Jason Kuznicki

Jason Kuznicki is a research fellow at the Cato Institute and contributor of Cato Unbound. He's on twitter as JasonKuznicki. His interests include political theory and history.

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17 Responses

  1. Sam M says:

    But do we spend an equal number of dollars on these programs? I will concede that torture is worse than CHIP. And obviously so. But social entitlements cost more than operating Gitmo. So much more that it deserves at least some mention in the discussion. Wouldn’t the proper question be, “What’s worse? Some money spent on immoral actions, or so much money spent on less morally tenous actions that they threaten to bankrupt the economy?” The answer is probably still obvious in some peoples mind, but less obvious.

    To take this to an individual level frame it this way: Who’s a worse husband, someone who spends a dollar on a hooker or a dollar on an office football pool? The answer is obvious. But what if the gambler doesn’t spend “a dollar” on gamling, but loses the mortgage money, the food money and the car payment every month for a decade?Report

  2. Mike Farmer says:

    Wow. That’s a courageous stance.Report

  3. Koz says:

    Finally we get some belated acknowledgment that the commitment of some libertarians to limited government isn’t exactly as strong as they’d led us to believe.

    Two additional points. First, to quibble with Tim Lee’s post, size is important but a large part of the motivation for limited government has to do with purpose, not size. If we appropriate $10 billion to build an aircraft carrier, we can monitor and adjust the situation based on actually getting a carrier at the end of the rainbow. If we appropriate $10 billion for stimulus we’ll never know one way or the other. If the government is unlimited by purpose, the size will always tend to increase because nothing it does can ever be definitively said to fail.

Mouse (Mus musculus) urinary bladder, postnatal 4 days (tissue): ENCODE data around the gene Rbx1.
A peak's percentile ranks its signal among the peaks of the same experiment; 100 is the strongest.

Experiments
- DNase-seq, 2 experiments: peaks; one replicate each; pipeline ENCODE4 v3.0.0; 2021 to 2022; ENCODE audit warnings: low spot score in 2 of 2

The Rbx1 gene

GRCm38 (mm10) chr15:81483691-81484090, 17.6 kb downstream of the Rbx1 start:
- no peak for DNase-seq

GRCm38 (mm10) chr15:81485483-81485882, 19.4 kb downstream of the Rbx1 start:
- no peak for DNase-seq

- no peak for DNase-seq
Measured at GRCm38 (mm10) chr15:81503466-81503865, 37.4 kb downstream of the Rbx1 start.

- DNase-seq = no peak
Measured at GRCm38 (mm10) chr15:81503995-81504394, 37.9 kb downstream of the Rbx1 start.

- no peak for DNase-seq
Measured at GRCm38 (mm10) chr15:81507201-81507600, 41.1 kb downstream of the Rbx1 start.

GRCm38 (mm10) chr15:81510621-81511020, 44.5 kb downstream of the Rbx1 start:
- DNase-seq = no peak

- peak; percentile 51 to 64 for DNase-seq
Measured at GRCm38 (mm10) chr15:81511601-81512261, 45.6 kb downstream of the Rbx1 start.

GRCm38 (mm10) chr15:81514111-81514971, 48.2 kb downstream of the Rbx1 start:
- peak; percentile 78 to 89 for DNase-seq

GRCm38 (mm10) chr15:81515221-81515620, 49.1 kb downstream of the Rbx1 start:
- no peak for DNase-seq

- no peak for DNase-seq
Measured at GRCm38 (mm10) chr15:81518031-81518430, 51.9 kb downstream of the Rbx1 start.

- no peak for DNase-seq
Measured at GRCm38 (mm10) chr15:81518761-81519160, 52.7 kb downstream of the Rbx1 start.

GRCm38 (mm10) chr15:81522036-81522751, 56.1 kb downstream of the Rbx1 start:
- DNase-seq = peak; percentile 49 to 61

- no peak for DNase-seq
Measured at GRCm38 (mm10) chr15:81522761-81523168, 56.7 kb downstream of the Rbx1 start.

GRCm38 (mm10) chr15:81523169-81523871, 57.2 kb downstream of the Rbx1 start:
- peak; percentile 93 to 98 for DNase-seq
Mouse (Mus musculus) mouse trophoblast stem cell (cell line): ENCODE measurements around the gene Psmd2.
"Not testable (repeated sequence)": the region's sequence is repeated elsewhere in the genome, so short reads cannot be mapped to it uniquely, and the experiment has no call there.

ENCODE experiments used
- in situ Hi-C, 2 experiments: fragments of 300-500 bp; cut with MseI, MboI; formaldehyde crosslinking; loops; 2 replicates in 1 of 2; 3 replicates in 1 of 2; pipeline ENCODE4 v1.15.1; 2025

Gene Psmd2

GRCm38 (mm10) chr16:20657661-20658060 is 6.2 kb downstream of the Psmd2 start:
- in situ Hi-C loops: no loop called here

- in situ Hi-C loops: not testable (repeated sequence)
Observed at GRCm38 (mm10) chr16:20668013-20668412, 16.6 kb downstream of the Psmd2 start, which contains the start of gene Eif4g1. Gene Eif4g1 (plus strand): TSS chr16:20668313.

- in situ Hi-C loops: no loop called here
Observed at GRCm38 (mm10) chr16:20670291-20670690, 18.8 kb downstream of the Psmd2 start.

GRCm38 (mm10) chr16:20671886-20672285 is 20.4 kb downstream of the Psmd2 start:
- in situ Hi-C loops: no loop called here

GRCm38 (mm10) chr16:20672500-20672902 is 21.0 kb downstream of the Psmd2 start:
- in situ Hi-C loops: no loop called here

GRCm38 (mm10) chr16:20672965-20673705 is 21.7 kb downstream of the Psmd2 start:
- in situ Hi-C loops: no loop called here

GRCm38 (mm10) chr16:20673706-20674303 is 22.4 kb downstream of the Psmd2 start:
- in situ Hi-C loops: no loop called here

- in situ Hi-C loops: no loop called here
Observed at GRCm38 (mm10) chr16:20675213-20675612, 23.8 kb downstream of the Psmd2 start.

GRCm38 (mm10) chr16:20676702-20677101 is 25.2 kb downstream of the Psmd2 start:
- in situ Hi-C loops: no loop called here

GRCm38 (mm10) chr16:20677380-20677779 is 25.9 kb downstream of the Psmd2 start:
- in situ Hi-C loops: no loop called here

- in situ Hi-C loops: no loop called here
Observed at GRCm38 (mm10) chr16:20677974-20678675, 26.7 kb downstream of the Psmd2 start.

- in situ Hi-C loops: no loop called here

Finally, for this stripe of libertarian there seems to be little recognition of the finiteness of our ability to project our wants into the public square. Or put another way, the benefits of autonomy are exercised by the individual but the culture that underlies it is the product of the collective. These kind of libertarians seem to think they’ll be able to exercise their autonomy indefinitely while pissing on the people that underlie it. Why this can or ought to work is a mystery for me.Report

  4. Obviously, this is something that I likewise have been trying to say for a very long time. But I’ve never explained it nearly as clearly and concisely as Lee does here.

    A brief snippet from a Wirkman Virkkala post last February (unfortunately, the link doesn’t work anymore) seems appropriate here, though*:
    “From what I can tell, conservatives at their best are Size Queens: They dislike “Big Government.” They want “smaller government.” Actual liberty? Where people are truly free to choose? Nope. That scares them.”

    *Apologies in advance to anyone offended by the use of the term “Size Queens.”Report